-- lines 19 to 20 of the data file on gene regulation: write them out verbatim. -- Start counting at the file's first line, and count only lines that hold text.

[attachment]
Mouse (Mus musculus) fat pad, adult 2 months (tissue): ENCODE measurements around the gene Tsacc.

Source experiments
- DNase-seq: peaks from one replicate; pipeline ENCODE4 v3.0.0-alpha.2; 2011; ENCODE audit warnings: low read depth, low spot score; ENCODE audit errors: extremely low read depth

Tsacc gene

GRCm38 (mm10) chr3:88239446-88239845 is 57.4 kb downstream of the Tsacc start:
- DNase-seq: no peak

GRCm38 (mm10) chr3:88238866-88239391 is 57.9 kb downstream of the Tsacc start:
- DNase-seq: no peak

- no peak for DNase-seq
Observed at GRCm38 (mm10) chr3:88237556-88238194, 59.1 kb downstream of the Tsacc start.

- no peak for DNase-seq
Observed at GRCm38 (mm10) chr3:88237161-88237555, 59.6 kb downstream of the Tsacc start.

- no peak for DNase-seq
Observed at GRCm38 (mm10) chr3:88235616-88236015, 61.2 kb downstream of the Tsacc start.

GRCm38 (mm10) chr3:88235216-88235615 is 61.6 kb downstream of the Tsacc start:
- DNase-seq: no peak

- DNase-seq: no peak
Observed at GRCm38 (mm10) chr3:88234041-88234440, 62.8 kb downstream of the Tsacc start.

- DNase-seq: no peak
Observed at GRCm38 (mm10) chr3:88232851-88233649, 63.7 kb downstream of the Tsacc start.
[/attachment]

- DNase-seq: no peak
Observed at GRCm38 (mm10) chr3:88232851-88233649, 63.7 kb downstream of the Tsacc start.